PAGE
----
Yesterday I was waiting to enter the elevator with my full-sized bicycle, and it arrived with an elderly couple. I usually prefer to ask people to go ahead as no one likes feeling stuck with a bicycle diagonally imprisoning them into a corner. But the couple cajoled me into the elevator even though I kept asking them to move on. They were full of smiles with tender voices and a body language bleeding with kindness. Once again I felt the quality of my day change after the encounter, and it made me contemplate the interaction for a long while as I was cycling.
Having taken the elevator plenty of times with a bicycle, it is definitely not the norm to encounter kindness. When I first started doing food delivery, I was paranoid about losing my bicycle, so I would wheel my foldie into the elevator with me, and several times I would encounter unpleasant reactions. Elevators seem to be a common trigger for people. So, the tender behaviour of the old couple made me all emotional inside.
I think we have gotten the narrative about kindness wrong. Kindness has been pitched to us as though it is our inherent human quality, that it is only right and natural as a human being to be kind. To be otherwise goes against our instincts. Maybe that is true if we are born in a utopia, but most of us are raised in a competitive, harsh, capitalistic society. There is a lot of conscious and unconscious programming that makes us believe it doesn’t pay to be kind, and in reality, it seems like the ruthless hustling types who get rewarded.
In my opinion, growing a hard shell and being detached from other human beings is the norm. To survive psychologically we have to learn to ignore people’s suffering. Many a time, we are conditioned to think about our selves first.
I think being kind takes extra effort, whether the effort comes from resisting society’s programming or going against our instincts to be self-centered. It should be recognised as such. But I think somehow we have some paradoxical complex beliefs about kindness: that it should be inherent so we don’t fully appreciate it or try to cultivate the capacity to be kind, or the other extreme end where we think it is so rare so we celebrate it when acts of kindness gets published in the news, thinking it is not within our reach.
I think we should encourage kindness not because it is right or nice, we should encourage it precisely because it is not necessary. We should not see ourselves – human beings – as utilitarian creatures, but beings who are capable of values that belong to a transcendent level. We should be kind because we are capable of being kind, that we should see ourselves as more than creatures who are driven purely by needs. I think kindness shouldn’t be driven by moral teachings either: we should aspire to be more, not to be right. Isn’t it wonderful that we are capable of choosing to do unnecessary things?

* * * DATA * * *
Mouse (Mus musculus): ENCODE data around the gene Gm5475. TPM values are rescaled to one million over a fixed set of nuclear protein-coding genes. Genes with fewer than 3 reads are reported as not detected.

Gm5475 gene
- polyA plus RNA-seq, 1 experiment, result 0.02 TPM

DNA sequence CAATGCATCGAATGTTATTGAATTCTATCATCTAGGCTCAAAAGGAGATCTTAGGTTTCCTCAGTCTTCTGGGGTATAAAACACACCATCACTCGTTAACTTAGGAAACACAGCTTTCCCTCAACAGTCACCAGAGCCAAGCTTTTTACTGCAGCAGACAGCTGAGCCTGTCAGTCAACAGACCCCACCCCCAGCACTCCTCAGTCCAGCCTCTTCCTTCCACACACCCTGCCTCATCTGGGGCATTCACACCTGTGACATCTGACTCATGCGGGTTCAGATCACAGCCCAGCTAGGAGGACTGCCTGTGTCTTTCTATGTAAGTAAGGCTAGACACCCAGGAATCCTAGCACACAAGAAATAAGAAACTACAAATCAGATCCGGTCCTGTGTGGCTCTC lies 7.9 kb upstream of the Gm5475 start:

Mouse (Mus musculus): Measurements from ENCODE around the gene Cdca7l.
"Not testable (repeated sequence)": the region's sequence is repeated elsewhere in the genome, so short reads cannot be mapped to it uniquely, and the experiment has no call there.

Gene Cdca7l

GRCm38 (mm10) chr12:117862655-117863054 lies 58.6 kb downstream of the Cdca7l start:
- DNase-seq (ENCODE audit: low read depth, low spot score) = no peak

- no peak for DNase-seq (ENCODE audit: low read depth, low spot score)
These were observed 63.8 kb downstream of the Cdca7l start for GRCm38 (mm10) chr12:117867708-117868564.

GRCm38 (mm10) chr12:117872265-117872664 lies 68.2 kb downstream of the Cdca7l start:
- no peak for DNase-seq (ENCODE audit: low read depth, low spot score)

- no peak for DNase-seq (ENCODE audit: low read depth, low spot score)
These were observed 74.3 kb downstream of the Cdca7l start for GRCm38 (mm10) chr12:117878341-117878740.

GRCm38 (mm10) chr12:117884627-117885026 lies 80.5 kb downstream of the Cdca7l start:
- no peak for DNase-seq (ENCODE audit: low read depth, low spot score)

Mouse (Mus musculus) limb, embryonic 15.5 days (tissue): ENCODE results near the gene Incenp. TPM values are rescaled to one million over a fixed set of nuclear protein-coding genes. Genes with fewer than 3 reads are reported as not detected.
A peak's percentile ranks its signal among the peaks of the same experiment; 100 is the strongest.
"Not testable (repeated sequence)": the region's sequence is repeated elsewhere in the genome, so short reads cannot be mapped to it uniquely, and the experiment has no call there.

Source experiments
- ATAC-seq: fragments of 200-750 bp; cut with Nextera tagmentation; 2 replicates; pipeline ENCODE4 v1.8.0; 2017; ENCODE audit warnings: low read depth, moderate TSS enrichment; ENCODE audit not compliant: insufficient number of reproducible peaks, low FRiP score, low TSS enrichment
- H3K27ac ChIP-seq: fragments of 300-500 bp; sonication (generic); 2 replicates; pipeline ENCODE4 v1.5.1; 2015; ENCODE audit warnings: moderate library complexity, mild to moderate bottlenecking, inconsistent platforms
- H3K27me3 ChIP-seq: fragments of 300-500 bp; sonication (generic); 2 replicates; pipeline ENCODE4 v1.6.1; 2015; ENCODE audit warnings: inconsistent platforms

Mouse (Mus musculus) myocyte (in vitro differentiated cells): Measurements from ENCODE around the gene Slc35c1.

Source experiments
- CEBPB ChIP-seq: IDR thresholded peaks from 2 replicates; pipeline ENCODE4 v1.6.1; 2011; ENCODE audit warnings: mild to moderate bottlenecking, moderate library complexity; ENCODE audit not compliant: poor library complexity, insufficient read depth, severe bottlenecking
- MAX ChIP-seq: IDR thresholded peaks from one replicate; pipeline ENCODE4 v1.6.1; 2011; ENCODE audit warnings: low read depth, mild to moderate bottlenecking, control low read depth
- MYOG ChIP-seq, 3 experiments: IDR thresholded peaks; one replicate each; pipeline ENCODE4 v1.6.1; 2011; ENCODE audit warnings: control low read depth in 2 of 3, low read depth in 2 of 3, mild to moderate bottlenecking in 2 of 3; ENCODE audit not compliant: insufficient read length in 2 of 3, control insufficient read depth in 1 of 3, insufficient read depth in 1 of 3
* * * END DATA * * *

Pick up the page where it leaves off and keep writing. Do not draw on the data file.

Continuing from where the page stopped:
I feel that we sell ourselves short when we see kindness as a moral neccessity. Kindness is something that transcends justification. It accentuates life and gifts us a deeper dimension to our selves and our relationships to others.
It is like cooking: do we cook simply to feed ourselves or do we cook to experience flavours of possible dimensions? It would be sad if we think of ourselves as creatures who should simply go through the motions of living, to merely survive.
To cultivate a presence and being who is capable of changing the quality of someone’s day through simple interactions, to know what it is like to be capable of bringing someone joy just by being ourselves, isn’t that an existence that is worth aspiring for? Not because it is the right or better thing to do, but to open up spaces in people in a harsh by default environment, to me that is almost like magic, something that shouldn’t even exist because it is so against the grain. That, I think is something beautiful that I have experienced in the human spirit.
This would perhaps be addressed in another post, but I have to say that the capacity to develop kindness is often a privilege in this society. Many people have too many life stresses to cope with. Cultivating kindness in itself requires space, a space that is not afforded to many millions of oppressed people. It remains a tragedy of our species that we think of ourselves as powerful when we mistreat our very own, that somehow we pat ourselves on the back when we deprive others of opportunities to aspire.